Other medieval versions of Christian mysticism were espoused in what is now France during the twelfth and thirteenth centuries by Bernard of Clairvaux, Hugh of St. Victor, and Bonaventura, who described union with God in terms of mystic intuition. During the fourteenth century, Christian mysticism was developed by Meister Eckhart in Germany and by Jan van Tusbrock in the Netherlands. Some Protestant theologians have treated the mystics of Germany and Holland as precursors of the Reformation, and, indeed, many of the Christian mystics who lived during the Renaissance did define themselves in opposition to the growing rigidity and ritualism of what we now refer to as the Catholic Church. Christian mystics, however, were not as interested in Church reform as they were in identifying a nondogmatic, meditative path to a spiritual union with God.

The tendency of mystics, Western and Eastern, to posit the simultaneous existence of transcendent power(s) and an indwelling capacity to commune with such power(s) has characterized the thinking of any number of poets. Some have been consciously aware of mystical traditions; others have independently established a meditative mode aimed at communion with the ineffable through the indirection of figurative language. Mysticism pervades the work of William Blake; it also plays a role in works by authors such as Richard Crashaw; William Wordsworth; Samuel Taylor Coleridge; Alfred, Lord Tennyson; the American transcendentalists, especially Ralph Waldo Emerson; Herman Melville; Walt Whitman; T. S. Eliot; and D. H. Lawrence. Although the New Critics and other formalists who dominated mid-twentieth-century literary criticism viewed mysticism and mystical writings as unclear and imprecise, subsequent critics have taken a more favorable view of mystical texts, finding unusual experimentation with form; symbolic or other figurative language that responds to psychoanalytic or poststructuralist theory or analysis; and mythic or archetypal images, figures, and patterns that pervade the religious and secular texts of diverse cultures.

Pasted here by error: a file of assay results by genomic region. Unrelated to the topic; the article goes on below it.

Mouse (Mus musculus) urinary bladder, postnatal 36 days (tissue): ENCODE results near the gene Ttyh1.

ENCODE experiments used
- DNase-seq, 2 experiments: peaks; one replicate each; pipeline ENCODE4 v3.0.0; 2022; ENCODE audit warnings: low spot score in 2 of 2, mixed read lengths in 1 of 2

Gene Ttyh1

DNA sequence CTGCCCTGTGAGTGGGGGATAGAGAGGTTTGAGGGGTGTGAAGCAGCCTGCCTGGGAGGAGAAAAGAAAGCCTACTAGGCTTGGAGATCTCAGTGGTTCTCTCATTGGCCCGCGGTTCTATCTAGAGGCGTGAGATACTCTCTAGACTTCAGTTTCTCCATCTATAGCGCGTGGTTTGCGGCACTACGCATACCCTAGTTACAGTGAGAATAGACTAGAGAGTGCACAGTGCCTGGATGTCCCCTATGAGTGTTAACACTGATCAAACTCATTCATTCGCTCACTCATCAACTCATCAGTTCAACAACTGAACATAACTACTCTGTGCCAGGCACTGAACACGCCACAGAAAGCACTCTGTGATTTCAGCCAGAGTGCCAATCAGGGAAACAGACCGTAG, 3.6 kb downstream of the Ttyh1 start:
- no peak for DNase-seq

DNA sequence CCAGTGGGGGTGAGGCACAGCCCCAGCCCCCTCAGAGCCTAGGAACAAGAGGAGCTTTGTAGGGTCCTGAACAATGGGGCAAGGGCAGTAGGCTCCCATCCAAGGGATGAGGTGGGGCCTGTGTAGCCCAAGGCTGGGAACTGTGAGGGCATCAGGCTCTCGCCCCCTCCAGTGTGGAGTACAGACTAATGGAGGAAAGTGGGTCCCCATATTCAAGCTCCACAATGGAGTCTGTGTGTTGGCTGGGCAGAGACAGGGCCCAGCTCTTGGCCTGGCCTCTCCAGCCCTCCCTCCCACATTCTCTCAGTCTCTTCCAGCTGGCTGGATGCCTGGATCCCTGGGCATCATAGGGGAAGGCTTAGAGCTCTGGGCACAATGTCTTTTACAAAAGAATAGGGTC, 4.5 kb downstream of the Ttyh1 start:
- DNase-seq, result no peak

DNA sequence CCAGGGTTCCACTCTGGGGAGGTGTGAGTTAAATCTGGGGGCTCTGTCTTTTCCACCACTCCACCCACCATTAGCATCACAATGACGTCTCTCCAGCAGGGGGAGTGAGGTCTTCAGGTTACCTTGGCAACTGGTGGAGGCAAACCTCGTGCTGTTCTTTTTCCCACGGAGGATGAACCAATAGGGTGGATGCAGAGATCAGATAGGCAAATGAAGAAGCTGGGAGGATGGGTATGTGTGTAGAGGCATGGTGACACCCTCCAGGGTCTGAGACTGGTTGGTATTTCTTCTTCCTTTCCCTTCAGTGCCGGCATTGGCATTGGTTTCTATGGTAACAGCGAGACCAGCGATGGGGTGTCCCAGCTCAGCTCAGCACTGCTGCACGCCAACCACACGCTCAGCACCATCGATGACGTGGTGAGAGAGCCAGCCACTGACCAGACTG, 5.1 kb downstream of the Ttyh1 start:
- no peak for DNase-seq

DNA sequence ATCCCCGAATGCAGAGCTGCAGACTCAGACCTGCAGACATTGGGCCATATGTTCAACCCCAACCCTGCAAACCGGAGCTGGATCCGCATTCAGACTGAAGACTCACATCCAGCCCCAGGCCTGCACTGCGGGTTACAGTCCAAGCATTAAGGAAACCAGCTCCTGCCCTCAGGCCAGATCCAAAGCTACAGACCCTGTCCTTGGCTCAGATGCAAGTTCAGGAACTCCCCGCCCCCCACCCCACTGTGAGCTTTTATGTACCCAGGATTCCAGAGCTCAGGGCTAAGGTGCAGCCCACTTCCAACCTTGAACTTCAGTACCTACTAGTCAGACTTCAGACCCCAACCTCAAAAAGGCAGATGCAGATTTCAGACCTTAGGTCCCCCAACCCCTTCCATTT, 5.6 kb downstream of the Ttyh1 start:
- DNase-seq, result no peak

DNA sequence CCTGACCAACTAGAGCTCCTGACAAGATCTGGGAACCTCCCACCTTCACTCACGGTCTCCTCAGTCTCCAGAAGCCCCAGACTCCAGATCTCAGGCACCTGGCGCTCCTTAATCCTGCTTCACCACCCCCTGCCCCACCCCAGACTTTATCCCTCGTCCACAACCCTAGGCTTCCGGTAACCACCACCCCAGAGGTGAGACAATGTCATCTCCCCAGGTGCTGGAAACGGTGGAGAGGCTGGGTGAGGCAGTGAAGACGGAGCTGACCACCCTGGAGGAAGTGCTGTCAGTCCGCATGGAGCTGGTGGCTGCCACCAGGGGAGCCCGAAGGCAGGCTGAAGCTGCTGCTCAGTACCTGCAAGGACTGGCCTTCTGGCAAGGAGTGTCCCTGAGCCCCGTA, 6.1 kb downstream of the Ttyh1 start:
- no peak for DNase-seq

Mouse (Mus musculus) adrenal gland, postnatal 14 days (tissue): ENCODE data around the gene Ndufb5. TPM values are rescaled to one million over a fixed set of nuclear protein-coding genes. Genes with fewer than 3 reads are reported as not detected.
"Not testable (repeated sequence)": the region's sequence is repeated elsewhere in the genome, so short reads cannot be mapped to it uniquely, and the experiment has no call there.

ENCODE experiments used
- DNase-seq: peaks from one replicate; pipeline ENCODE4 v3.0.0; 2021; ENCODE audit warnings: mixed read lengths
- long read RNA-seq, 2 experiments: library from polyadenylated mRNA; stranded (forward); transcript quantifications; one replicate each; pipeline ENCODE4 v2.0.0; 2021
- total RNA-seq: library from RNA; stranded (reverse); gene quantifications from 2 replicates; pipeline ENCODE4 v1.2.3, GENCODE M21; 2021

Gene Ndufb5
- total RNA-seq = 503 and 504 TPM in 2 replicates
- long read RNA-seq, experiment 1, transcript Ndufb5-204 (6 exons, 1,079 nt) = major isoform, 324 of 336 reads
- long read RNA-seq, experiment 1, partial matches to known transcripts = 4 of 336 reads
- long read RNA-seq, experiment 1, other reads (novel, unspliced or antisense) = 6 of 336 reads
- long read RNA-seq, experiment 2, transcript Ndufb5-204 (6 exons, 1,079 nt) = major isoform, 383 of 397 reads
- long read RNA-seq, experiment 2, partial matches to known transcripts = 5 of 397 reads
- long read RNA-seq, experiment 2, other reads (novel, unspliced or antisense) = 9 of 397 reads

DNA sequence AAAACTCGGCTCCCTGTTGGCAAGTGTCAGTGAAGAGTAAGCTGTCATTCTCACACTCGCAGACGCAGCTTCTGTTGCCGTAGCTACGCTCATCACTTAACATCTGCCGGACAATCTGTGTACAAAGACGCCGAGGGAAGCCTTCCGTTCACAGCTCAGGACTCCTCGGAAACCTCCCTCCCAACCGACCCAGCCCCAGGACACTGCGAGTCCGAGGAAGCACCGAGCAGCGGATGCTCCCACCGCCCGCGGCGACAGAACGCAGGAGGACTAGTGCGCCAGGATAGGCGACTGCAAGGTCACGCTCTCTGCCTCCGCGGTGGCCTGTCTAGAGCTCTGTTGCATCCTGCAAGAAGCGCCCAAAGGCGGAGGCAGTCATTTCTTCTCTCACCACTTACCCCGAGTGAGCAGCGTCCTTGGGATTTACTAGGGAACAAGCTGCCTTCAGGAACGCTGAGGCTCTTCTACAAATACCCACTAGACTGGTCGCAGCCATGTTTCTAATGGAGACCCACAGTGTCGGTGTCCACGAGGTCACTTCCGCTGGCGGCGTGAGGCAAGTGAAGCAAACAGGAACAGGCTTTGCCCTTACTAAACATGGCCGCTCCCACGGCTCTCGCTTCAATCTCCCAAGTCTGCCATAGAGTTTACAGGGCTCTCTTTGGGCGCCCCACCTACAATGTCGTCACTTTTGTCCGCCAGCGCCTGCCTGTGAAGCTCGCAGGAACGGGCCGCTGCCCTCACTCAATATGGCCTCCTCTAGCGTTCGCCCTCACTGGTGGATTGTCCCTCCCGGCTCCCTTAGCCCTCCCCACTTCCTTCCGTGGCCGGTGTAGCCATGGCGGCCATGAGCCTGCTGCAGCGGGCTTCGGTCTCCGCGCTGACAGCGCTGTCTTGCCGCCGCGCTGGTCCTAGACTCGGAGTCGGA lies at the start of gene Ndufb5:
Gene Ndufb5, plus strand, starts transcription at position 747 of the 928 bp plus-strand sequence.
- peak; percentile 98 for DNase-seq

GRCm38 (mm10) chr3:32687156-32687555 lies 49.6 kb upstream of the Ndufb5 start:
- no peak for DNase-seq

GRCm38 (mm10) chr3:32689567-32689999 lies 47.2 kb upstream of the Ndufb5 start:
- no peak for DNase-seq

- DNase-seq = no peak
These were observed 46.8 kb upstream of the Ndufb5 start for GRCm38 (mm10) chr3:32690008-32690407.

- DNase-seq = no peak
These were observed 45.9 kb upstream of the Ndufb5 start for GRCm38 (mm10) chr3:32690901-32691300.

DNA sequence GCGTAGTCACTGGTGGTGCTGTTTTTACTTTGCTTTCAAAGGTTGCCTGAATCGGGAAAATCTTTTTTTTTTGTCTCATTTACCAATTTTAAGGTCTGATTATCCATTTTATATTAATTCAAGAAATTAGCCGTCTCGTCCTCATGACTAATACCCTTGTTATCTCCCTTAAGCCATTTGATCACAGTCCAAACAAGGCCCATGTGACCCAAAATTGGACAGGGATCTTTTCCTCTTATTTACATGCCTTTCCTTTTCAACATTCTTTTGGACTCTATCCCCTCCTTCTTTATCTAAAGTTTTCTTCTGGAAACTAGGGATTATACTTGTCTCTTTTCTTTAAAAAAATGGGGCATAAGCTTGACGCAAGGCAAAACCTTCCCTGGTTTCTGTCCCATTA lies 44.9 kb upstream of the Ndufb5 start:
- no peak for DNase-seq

FURTHER EXAMPLES: Christina Rossetti’s poetry, as exemplified by her collection Goblin Market and Other Tales (1862), is infused with mysticism. Emerson’s poems “Each and All” (1839), “Hamatreya” (1846), and “Brahma” (1857) show the influence of Eastern mysticism, as does Eliot’s The Waste Land (1922), which ends with the line “Shantih shantih shantih.” In a note, Eliot explained that “our equivalent” to the word Shantih is the phrase “The Peace which passeth understanding” and that, “repeated as here,” the word serves as “a formal ending to an Upanishad” (a work of Hindu theology expounding mystical knowledge). In “The Dry Salvages” (1941), a poem written after he embraced Christianity, Eliot “wonder[s] if that is what the Krishna meant” before postulating that “the way up is the way down, the way forward is the way back.” But the poem, one of the Four Quartets (1943), comes closest to the spirit of mysticism in lines treating “the intersection of the timeless / With time”:

For most of us, there is only the unattended

Moment, the moment in and out of time,

The distraction fit, lost in a shaft of sunlight,

The wild thyme unseen, or the winter lightning

Or the waterfall, or music heard so deeply

That it is not heard at all, but you are the music

While the music lasts. These are only hints and guesses,

Hints followed by guesses; and the rest

Is prayer, observance, discipline, thought and action.

Twentieth-century fiction in which the influence of mysticism is pervasive includes Hermann Hesse’s novel Siddhartha (1951) and Lawrence Durrell’s series of novels The Alexandria Quartet (1957—60).